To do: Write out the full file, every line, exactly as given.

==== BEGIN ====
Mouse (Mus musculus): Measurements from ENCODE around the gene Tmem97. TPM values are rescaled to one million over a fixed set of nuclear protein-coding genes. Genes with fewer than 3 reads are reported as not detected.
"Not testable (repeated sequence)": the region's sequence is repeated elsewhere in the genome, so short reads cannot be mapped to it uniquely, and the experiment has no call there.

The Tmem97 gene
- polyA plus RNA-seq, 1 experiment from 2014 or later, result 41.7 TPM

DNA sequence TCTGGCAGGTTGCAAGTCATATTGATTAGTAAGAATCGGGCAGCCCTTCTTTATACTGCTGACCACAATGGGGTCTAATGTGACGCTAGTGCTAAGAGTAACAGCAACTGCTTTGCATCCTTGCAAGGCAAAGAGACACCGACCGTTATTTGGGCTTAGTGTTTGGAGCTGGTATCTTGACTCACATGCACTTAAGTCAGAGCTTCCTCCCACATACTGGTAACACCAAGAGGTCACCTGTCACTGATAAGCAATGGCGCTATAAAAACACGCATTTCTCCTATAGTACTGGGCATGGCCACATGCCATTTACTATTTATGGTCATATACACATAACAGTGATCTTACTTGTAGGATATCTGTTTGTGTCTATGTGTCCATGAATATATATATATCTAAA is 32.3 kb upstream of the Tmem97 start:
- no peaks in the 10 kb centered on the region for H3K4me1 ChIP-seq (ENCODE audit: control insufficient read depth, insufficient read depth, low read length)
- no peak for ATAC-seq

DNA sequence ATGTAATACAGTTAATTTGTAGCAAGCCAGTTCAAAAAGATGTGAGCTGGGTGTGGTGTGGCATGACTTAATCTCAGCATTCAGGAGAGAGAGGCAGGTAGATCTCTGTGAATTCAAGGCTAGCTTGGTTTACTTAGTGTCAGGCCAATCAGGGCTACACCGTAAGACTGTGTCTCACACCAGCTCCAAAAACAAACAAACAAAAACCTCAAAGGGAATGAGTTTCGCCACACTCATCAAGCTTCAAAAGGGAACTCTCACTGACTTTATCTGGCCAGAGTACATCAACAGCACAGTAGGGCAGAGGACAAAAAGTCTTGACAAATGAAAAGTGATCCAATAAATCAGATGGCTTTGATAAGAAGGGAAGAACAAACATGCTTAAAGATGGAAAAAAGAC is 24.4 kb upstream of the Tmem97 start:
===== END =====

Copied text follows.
Mouse (Mus musculus): Measurements from ENCODE around the gene Tmem97. TPM values are rescaled to one million over a fixed set of nuclear protein-coding genes. Genes with fewer than 3 reads are reported as not detected.
"Not testable (repeated sequence)": the region's sequence is repeated elsewhere in the genome, so short reads cannot be mapped to it uniquely, and the experiment has no call there.

The Tmem97 gene
- polyA plus RNA-seq, 1 experiment from 2014 or later, result 41.7 TPM

DNA sequence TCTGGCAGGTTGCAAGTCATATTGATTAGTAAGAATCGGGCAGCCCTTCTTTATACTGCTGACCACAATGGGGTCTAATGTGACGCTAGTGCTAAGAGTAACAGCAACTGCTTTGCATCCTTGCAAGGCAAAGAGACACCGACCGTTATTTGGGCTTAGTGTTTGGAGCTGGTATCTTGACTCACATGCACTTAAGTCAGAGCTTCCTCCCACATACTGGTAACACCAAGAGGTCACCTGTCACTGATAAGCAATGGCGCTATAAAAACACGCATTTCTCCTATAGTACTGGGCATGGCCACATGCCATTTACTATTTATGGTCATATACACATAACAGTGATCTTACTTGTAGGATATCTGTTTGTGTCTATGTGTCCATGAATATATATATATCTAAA is 32.3 kb upstream of the Tmem97 start:
- no peaks in the 10 kb centered on the region for H3K4me1 ChIP-seq (ENCODE audit: control insufficient read depth, insufficient read depth, low read length)
- no peak for ATAC-seq

DNA sequence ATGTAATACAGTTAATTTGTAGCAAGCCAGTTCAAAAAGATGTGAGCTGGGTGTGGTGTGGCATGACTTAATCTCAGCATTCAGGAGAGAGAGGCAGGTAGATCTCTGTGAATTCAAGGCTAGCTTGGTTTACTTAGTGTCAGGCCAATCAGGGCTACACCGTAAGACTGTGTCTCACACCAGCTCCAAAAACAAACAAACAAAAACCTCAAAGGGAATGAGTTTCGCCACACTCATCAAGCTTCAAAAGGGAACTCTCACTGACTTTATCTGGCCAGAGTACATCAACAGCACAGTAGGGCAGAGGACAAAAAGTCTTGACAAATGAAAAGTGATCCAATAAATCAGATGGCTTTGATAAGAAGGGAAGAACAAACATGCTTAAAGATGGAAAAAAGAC is 24.4 kb upstream of the Tmem97 start: